Henry Gray (18251861). Anatomy of the Human Body. 1918.
very distinct in the follicles of minute hairs; it is limited to the deeper part of the follicle. Outside this is a compact layer of fibers and spindle-shaped cells arranged circularly around the follicle; this layer extends from the bottom of the follicle as high as the entrance of the ducts of the sebaceous glands. Externally is a thick layer of connective tissue, arranged in longitudinal bundles, forming a more open texture and corresponding to the reticular part of the corium; in this are contained the bloodvessels and nerves.
FIG. 944 Section of skin, showing the epidermis and dermis; a hair in its follicle; the Arrector pili muscle; sebaceous glands. (See enlarged image)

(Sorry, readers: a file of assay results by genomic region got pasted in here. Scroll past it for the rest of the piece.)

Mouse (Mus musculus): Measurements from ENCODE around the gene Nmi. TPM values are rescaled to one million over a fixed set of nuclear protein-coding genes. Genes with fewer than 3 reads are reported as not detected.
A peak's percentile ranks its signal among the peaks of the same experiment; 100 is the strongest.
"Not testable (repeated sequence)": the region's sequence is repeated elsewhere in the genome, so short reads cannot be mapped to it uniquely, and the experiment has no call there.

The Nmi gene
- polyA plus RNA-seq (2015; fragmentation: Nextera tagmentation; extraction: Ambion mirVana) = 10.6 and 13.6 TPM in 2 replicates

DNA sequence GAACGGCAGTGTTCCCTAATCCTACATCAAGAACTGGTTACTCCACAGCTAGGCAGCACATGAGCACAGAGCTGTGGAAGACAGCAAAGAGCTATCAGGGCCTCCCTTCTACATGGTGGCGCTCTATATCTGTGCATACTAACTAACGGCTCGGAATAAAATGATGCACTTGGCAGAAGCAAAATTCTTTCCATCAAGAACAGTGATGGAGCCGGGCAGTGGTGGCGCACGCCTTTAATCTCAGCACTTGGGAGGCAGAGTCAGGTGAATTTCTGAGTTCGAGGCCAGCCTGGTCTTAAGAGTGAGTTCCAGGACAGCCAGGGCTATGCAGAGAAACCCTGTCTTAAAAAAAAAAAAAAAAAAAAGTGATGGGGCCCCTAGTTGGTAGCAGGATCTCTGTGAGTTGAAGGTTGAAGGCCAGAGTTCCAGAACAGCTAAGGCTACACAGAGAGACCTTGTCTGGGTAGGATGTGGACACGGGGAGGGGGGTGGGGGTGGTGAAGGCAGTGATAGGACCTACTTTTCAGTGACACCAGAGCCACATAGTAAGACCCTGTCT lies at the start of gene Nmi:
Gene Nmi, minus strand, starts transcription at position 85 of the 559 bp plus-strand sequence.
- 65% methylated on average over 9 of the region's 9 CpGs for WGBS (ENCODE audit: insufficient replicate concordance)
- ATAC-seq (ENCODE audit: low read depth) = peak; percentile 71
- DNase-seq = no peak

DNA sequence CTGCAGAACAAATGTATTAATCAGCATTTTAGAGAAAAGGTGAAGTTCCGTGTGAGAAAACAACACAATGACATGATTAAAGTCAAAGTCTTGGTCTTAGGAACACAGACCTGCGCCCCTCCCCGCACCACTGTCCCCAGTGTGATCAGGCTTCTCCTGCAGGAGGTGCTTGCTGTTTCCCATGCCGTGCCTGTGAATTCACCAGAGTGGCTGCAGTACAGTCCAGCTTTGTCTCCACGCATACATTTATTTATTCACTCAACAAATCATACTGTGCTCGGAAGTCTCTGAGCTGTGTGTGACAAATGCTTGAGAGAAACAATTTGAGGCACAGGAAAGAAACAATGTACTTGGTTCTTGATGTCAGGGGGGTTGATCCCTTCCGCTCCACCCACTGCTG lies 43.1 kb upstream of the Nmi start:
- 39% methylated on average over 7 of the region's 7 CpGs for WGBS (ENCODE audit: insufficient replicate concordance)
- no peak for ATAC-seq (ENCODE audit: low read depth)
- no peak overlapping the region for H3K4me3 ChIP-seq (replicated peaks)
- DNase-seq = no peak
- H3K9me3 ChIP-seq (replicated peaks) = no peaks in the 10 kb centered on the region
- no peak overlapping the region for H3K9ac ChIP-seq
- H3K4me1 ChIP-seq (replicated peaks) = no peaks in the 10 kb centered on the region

The inner or epidermic coat is closely adherent to the root of the hair, and consists of two strata named respectively the outer and inner root sheaths; the former of these corresponds with the stratum mucosum of the epidermis, and resembles it in the rounded form and soft character of its cells; at the bottom of the hair follicle these cells become continuous with those of the root of the hair. The inner root sheath consists of (1) a delicate cuticle next the hair, composed of a single layer of imbricated scales with atrophied nuclei; (2) one or two layers of horny, flattened, nucleated cells, known as Huxleys layer; and (3) a single layer of cubical cells with clear flattened nuclei, called Henles layer.
The hair bulb is moulded over the papilla and composed of polyhedral epithelial cells, which as they pass upward into the root of the hair become elongated and spindle-shaped, except some in the center which remain polyhedral. Some of these latter cells contain pigment granules which give rise to the color of the hair. It occasionally happens that these pigment granules completely fill the cells in